It’s Canada Day, which is apparently a day for Canadians all across the country to dress up in red and white and wave flags and yell “Oh Canada” and paint their faces and humbly comment on what a polite and kind country we are, because we’re number one!
For me, Canada Day is an interesting holiday. I certainly acknowledge that this country — this state, this creation of lines drawn on a map — is a nice place to live. I’m lucky to have been born here. There are places in the world where I wouldn’t be able to write things like this. But even as I acknowledge the relative comfort in which I live, I find myself acknowledging how much of a better world we could live in. There is exploitation and subjugation and destruction in the world.
To echo and twist the oft-repeated phrase, a better world is not only possible – it is needed. And Canada Day highlights this for me, as we celebrate the popular myth of Canada: the benevolent state that engages in cultural genocide, the peaceful state embroiled in foreign and domestic wars, the free state that does crushes basic human rights. Yes, a better world is needed. And we need to get there.
But thinking about how we do that and putting those thoughts into action is just as confusing as it is liberating. To me, one thing is simply obvious: the oh-so ‘Canadian’ way of dissent, that which is so polite, so pleasant, so quiet and careful, is rendered nearly meaningless when it comes face-to-face with the Canadian state, emblazoned with maple leafs but carrying shotguns. A better world is needed, and we need to actually work for it, not just hope that someone powerful might take pity on us.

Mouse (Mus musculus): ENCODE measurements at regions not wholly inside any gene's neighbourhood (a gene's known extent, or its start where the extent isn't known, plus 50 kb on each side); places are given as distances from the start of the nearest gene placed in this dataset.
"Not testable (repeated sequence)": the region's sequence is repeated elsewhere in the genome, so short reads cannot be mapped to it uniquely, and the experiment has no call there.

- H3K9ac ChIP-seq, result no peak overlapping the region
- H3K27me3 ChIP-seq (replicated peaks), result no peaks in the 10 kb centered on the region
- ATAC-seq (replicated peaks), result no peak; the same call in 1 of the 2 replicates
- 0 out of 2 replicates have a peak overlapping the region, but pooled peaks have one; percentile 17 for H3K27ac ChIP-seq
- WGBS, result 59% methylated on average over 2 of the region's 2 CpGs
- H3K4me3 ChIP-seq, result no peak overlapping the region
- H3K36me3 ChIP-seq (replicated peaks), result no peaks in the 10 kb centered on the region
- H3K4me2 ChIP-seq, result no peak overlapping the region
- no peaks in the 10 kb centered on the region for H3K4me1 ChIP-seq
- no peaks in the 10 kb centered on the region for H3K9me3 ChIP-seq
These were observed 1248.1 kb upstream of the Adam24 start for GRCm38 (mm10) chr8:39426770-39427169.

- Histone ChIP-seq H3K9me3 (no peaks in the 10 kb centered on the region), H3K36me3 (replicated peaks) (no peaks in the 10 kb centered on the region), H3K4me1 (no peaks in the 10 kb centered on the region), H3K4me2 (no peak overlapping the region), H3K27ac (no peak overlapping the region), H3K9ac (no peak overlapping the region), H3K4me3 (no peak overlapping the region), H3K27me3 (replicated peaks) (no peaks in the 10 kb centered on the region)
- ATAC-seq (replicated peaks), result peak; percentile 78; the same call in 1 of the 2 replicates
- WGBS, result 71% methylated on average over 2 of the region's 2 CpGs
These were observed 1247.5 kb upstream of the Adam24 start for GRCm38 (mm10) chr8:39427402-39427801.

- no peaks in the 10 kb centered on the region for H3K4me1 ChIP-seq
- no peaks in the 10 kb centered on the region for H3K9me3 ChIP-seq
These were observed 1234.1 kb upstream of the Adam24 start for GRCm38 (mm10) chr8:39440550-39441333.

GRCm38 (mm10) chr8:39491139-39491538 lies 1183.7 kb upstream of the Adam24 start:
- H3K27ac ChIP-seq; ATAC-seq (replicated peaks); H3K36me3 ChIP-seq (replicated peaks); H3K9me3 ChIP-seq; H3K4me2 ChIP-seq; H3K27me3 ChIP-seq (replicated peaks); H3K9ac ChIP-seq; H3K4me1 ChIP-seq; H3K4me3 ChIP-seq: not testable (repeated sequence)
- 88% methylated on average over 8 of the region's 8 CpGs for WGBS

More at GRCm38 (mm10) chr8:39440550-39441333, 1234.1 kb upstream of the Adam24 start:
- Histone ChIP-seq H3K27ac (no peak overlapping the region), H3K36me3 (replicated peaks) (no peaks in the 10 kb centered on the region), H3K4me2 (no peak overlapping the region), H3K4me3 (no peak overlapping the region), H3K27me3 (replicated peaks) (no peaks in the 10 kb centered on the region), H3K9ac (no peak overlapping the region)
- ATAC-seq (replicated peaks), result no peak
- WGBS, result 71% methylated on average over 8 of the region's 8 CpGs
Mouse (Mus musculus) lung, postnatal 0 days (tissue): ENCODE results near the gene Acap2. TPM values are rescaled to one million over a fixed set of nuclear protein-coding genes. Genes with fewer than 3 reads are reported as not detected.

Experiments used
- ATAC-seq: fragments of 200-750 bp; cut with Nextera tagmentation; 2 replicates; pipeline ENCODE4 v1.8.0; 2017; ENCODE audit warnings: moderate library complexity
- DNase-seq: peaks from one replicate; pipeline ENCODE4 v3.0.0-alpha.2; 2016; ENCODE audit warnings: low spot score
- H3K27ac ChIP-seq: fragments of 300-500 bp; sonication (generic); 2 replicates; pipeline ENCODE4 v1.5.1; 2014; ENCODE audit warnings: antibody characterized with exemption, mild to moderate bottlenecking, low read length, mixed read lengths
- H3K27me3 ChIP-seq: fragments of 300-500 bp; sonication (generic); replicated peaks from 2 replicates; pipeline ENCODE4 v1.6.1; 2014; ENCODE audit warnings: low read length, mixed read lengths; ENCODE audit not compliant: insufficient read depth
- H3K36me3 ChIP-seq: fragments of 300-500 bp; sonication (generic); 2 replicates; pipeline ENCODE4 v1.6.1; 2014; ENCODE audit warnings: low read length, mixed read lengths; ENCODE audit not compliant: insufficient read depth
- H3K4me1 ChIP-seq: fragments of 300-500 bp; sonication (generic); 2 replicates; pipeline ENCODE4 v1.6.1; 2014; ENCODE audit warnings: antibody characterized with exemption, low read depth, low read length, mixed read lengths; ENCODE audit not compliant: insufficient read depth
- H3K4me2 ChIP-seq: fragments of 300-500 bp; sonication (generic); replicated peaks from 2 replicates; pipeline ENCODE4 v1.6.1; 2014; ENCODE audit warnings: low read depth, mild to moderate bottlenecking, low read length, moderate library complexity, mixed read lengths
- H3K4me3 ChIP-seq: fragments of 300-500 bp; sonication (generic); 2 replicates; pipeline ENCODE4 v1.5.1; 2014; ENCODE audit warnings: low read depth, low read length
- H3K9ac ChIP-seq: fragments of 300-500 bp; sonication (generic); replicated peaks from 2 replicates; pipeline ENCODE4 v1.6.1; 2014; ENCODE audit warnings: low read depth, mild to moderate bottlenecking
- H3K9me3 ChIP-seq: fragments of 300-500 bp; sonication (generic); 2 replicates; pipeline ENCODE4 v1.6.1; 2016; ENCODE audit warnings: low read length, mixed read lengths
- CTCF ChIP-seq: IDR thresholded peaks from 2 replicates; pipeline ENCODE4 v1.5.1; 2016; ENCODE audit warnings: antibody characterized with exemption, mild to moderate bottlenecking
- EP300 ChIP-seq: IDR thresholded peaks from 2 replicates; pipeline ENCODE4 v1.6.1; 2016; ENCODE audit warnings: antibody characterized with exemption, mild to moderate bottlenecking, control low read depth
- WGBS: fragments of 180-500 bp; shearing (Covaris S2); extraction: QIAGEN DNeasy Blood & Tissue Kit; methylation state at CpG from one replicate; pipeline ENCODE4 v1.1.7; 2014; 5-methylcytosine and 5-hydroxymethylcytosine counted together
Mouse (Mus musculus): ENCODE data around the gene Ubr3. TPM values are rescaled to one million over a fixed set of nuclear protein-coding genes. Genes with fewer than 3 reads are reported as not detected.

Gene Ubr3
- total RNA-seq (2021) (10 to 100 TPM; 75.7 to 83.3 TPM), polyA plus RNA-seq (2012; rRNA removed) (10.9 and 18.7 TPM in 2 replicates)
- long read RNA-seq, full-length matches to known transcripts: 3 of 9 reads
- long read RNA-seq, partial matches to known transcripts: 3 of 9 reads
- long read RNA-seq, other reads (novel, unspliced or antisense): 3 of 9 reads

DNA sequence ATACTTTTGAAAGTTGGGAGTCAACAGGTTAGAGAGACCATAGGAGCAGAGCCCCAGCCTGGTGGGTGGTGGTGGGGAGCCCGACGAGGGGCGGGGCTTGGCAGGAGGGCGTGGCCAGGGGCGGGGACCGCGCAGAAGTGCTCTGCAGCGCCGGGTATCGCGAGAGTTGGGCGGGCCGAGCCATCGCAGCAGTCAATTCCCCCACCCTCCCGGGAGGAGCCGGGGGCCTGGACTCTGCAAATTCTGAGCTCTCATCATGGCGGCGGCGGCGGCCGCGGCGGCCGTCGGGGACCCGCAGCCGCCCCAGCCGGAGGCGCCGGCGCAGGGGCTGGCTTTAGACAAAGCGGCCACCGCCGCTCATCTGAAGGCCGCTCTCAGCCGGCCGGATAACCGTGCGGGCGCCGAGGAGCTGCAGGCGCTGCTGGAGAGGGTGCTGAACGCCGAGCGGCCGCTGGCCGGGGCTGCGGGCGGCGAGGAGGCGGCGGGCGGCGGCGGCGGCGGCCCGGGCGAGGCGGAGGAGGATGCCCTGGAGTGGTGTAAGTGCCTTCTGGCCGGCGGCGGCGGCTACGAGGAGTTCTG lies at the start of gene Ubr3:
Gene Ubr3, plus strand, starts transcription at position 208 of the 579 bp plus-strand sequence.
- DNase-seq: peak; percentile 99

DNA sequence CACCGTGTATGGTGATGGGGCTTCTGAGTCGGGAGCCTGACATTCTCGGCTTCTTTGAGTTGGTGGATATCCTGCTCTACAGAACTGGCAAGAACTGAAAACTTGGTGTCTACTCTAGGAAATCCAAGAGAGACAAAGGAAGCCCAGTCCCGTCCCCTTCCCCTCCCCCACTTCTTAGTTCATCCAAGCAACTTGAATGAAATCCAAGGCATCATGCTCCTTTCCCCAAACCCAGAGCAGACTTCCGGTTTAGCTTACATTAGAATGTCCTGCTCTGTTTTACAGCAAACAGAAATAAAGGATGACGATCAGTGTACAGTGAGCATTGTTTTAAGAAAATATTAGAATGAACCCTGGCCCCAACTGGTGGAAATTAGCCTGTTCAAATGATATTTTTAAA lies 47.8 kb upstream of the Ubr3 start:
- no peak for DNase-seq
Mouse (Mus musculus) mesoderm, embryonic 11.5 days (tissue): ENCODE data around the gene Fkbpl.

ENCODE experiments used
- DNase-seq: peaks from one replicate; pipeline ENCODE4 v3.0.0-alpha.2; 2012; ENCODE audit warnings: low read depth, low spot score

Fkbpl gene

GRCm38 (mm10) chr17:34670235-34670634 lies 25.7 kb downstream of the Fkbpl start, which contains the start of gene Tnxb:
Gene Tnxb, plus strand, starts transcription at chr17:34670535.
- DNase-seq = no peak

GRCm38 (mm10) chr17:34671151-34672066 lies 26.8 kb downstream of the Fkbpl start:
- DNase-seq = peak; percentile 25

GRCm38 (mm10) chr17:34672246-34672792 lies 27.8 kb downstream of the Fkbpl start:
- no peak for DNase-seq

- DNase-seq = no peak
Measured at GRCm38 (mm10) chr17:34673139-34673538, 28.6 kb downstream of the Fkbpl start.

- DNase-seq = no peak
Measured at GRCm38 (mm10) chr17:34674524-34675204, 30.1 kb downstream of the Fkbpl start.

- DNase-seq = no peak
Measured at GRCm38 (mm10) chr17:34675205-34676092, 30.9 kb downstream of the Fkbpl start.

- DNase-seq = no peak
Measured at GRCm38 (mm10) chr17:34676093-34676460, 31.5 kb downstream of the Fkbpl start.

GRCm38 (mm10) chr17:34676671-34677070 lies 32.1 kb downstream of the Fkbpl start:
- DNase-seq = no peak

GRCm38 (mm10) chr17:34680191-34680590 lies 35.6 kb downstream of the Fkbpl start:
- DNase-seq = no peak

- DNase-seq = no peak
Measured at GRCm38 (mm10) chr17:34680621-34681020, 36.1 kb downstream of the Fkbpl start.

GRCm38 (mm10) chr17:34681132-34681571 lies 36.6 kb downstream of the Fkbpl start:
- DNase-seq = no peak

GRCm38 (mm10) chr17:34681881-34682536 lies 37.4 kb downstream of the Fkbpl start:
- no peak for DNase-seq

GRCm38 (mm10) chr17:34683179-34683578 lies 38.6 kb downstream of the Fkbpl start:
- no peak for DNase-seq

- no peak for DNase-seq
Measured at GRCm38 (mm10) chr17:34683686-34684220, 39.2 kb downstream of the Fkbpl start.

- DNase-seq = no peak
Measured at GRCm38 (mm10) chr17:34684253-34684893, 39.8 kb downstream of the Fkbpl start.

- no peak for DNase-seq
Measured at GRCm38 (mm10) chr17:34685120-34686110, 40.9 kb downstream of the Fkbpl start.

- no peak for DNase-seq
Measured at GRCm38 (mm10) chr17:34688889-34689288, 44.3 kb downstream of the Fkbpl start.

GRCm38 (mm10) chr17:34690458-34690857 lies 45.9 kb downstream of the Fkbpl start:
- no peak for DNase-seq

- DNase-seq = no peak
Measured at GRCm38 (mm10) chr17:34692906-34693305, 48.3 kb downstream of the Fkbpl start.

My original idea for this piece was to question why so many activists in Canada see a desperate need to ‘play by the rules’ that the state sets out for dissent. This comes after the Toronto G8/G20 protests, where a fury of righteous indignation erupted after people happened to take to the streets, inconveniencing some commuters while police either encouraged property destruction or police agents provocateurs actively engaged in it themselves. A flurry of self-described progressives rushed to condemn protesters and support the police, because some windows got smashed and some police cars burned.
Later, after the ‘left’ spent large amounts of time condemning itself, stories emerged that the Toronto Police Service was enforcing a law that it knew didn’t exist in order to illegally search, question, identify, and detain activists, marchers, or residents who strayed within five meters of the military-style fence erected in the Toronto downtown. Stories emerged of horrid conditions in the temporary detention camp built in a movie studio. Stories of threats of violence and rape emerged.
This is all part of the plan of the neoliberal state: impose policies that enforce capitalist expansion and exploitation, remove social programs, and delegitimize dissent. Capitalism may be protected, but nothing remains of liberty or democracy.
A better world is possible. A better world is needed. But we won’t get there through the oh-so-Canadian style of dissent that so many left activists take to heart.
(more after the break… click ‘read more’ to continue)